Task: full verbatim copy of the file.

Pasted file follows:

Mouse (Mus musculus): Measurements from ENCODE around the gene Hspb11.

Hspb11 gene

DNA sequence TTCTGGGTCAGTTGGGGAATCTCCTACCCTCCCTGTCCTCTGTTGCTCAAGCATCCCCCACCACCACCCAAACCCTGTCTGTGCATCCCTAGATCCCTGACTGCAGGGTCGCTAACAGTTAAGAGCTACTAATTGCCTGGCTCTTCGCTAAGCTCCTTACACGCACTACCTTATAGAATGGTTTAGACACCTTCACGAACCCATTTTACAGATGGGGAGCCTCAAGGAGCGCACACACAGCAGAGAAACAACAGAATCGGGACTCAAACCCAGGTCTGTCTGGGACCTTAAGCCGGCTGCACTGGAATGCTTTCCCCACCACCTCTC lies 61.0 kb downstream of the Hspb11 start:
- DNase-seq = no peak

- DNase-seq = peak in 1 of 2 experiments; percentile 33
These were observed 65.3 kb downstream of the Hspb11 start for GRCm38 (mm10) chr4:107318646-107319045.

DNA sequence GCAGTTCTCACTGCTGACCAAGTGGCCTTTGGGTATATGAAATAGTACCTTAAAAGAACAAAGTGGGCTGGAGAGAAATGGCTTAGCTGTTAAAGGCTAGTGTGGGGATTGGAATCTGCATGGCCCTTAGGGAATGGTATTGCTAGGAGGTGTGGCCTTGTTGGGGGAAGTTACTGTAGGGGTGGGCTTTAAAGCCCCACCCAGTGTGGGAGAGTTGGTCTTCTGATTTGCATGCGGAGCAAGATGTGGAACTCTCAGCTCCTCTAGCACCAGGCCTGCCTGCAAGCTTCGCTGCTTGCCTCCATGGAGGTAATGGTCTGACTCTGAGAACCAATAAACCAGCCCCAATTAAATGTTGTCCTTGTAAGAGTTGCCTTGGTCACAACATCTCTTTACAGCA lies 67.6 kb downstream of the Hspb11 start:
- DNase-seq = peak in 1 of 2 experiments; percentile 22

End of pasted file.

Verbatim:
Mouse (Mus musculus): Measurements from ENCODE around the gene Hspb11.

Hspb11 gene

DNA sequence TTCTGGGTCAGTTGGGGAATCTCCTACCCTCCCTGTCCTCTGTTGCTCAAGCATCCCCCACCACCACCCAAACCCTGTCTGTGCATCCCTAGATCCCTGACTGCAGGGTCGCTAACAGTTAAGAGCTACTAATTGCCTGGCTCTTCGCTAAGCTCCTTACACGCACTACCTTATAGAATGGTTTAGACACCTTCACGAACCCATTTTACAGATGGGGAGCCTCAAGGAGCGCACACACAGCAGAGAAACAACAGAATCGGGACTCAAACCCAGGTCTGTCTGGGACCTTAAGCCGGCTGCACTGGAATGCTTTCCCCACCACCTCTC lies 61.0 kb downstream of the Hspb11 start:
- DNase-seq = no peak

- DNase-seq = peak in 1 of 2 experiments; percentile 33
These were observed 65.3 kb downstream of the Hspb11 start for GRCm38 (mm10) chr4:107318646-107319045.

DNA sequence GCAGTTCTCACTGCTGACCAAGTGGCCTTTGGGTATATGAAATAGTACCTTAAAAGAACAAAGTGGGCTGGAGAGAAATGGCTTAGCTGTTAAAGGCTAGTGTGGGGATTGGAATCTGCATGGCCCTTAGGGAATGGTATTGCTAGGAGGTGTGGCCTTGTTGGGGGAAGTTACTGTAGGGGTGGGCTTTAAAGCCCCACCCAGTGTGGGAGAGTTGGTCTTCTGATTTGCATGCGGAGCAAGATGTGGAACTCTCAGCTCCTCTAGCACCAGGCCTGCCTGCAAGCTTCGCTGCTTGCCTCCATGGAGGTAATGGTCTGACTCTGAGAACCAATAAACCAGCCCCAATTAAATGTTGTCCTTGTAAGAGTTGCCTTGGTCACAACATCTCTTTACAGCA lies 67.6 kb downstream of the Hspb11 start:
- DNase-seq = peak in 1 of 2 experiments; percentile 22